The editor suggested filing a lawsuit to force release of records the Catholic Church had submitted under court seal. Such suits were unheard of in Massachusetts. Liev Schreiber, the actor who portrays Baron, captures the true life editor’s white-hot focus and intensity, so much so that long-time colleagues were taken aback by the resemblance.

The movie accurately depicts the team’s key early breakthrough. The reporters figured out that priests who had “acted out” with children were often listed in the diocese’s phone book as on leave. They obtained years of directories and pored through thousands of entries to create a database, using the then-remarkable new technology known as a computer spreadsheet. With artful editing and a stirring score, director Tom McCarthy made this excruciatingly boring work an inspiring event, which in a way it was.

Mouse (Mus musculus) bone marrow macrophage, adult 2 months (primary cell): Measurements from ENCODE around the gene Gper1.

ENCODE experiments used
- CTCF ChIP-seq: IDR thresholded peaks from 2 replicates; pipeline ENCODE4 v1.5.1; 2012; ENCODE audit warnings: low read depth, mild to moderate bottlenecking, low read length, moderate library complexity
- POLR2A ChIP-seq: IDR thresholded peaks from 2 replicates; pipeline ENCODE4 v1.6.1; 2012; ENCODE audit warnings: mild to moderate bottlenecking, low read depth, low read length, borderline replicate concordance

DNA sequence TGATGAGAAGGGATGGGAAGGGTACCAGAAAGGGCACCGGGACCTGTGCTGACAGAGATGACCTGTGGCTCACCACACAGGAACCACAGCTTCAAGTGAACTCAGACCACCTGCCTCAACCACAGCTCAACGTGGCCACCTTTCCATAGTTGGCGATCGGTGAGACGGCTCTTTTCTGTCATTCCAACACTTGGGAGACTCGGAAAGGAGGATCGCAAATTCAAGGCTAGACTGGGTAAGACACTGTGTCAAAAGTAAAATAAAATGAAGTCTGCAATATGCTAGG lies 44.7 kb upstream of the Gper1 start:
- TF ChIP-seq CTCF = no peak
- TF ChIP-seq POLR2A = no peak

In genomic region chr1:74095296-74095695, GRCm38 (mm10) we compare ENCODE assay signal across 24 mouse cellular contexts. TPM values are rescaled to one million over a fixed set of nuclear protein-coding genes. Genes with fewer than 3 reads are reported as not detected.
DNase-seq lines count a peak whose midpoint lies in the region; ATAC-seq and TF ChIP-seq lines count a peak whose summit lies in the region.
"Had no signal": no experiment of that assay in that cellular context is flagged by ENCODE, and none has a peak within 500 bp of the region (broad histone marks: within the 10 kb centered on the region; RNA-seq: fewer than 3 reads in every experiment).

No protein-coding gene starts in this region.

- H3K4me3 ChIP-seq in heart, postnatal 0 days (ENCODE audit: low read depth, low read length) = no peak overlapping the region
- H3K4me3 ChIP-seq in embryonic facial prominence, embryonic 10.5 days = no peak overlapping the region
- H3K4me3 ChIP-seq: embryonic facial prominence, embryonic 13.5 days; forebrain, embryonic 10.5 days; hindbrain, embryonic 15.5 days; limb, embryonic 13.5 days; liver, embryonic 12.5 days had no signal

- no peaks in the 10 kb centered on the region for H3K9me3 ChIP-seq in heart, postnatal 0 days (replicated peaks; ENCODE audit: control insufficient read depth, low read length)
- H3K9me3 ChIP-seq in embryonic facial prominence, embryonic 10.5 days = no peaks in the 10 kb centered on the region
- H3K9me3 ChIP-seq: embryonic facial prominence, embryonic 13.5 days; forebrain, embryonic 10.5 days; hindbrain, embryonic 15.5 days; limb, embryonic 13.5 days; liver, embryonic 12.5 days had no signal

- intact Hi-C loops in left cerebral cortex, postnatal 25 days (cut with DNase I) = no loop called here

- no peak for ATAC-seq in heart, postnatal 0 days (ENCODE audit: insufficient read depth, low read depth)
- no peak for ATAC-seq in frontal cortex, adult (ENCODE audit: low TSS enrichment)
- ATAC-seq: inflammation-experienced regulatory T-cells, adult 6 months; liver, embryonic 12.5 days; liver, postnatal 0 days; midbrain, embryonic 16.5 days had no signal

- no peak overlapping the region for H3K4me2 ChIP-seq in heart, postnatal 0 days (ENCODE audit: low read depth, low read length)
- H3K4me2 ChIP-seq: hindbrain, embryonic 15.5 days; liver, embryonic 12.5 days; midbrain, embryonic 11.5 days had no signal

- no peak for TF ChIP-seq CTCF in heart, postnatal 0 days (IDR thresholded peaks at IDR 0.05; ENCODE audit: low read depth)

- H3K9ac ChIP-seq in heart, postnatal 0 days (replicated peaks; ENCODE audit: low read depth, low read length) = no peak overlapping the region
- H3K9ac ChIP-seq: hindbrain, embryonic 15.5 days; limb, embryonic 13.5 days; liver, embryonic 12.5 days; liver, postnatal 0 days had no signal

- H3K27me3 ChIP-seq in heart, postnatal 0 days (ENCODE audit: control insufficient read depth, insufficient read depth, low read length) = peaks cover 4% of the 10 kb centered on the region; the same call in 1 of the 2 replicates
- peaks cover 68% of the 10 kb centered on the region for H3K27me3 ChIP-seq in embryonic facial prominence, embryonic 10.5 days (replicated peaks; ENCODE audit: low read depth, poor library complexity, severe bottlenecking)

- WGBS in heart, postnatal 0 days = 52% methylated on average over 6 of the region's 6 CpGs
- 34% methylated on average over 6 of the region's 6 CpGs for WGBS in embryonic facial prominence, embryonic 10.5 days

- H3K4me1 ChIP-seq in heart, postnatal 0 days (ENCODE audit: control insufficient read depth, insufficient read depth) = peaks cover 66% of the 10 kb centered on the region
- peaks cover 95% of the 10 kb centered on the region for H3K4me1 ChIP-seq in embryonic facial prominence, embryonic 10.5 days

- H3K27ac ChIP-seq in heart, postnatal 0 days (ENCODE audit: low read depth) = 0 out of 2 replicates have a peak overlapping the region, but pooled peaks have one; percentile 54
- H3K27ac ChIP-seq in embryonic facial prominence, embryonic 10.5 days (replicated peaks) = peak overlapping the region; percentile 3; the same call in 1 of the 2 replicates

Another turning point came when Sacha Pfeiffer, the Globe reporter played by Rachel McAdams, knocks on the door of a priest who off-handedly acknowledges that he has abused children. (He asserts, bizarrely, that his conduct was not improper because he was not sexually aroused.) The reporter is clearly flustered and unprepared for this admission and she rushes through the interview before a woman at the house can slam the door. The practice of “door stopping” is routine for investigative journalists; nearly all such encounters end in failure. But the few attempts that succeed deliver an adrenalin kick unlike anything in reporting.

Fascinatingly, one of the more compelling scenes about journalism in the movie was invented by Tom McCarthy and Josh Singer, the screenwriters who worked closely with the reporters and editors involved the story.